Letters to the Editor

July 31, 2014

Howie: Unfair tax system helped the dot-coms kill my Columbia business

Earlier this month, I made the tough decision to close the doors of Kicks Shoes on Devine Street in Columbia. Kicks was more than just a shoe store; it was a place where the local community could gather with friends and try on and shop for shoes and accessories. Unfortunately, we were forced to compete with online retailers that had an 8 percent price advantage over my business. Small businesses across South Carolina — small businesses just like mine — deserve to compete on a level playing field that doesn’t include tax loopholes that allow online-only sellers to avoid collecting sales tax.

Earlier this month, I made the tough decision to close the doors of Kicks Shoes on Devine Street in Columbia. Kicks was more than just a shoe store; it was a place where the local community could gather with friends and try on and shop for shoes and accessories. Unfortunately, we were forced to compete with online retailers that had an 8 percent price advantage over my business. Small businesses across South Carolina — small businesses just like mine — deserve to compete on a level playing field that doesn’t include tax loopholes that allow online-only sellers to avoid collecting sales tax.

My store often operated as a showroom to bargain shoppers who believed they were receiving the ultimate deal because they thought they could shop online tax free. However, when an online retailer doesn’t collect the sales tax from that purchase, then the burden falls onto the customer to file the tax directly with the state. Today’s tax-collection system isn’t keeping up with today’s retail environment. As a result, local businesses like mine pay the price. So does our community.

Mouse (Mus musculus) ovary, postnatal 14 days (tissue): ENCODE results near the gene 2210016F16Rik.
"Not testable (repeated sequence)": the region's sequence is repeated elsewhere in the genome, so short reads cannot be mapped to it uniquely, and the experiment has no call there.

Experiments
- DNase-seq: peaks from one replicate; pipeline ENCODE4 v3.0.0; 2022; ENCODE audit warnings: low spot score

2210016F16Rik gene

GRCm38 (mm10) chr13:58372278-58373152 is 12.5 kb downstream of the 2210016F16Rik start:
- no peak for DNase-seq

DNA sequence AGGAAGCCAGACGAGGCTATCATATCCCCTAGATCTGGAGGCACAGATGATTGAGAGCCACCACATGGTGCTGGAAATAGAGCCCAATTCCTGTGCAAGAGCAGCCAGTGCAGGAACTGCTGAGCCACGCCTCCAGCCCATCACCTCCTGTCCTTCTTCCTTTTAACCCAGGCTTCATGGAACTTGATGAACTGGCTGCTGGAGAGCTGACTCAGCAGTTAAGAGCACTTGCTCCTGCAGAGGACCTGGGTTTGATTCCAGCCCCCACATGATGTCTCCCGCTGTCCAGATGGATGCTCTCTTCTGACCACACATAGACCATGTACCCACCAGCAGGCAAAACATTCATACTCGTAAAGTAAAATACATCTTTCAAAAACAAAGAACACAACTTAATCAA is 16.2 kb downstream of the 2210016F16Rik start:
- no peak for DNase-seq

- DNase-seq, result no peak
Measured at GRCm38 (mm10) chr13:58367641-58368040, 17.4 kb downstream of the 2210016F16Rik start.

I know the importance of supporting our local economy. We hired locally — not just employees to run the store, but also contractors and vendors that provided services we needed. We generated tax revenues that went to essential services our community relies on every day. We also were involved in supporting the community through charitable causes. When’s the last time a dot-com retailer sponsored one of our Little League teams? The reality is that local businesses like mine contribute in many ways to the health of this town.

My staff and I, and many other retailers in Columbia, have been waiting for a real solution to end the unfair advantage that online-only sellers have over local businesses. The Marketplace and Internet Tax Fairness Act would protect small businesses, give states the power to enforce their own sales tax laws and strengthen our free-enterprise system while at the same time preventing undue internet access charges on consumers.

This legislation has widespread bipartisan support from local and national business, community leaders and elected officials around the country. I strongly urge Sen. Tim Scott to join his colleague Sen. Lindsey Graham in supporting South Carolina businesses by voting “yes” to e-fairness.

Jackie Scott Howie

Columbia

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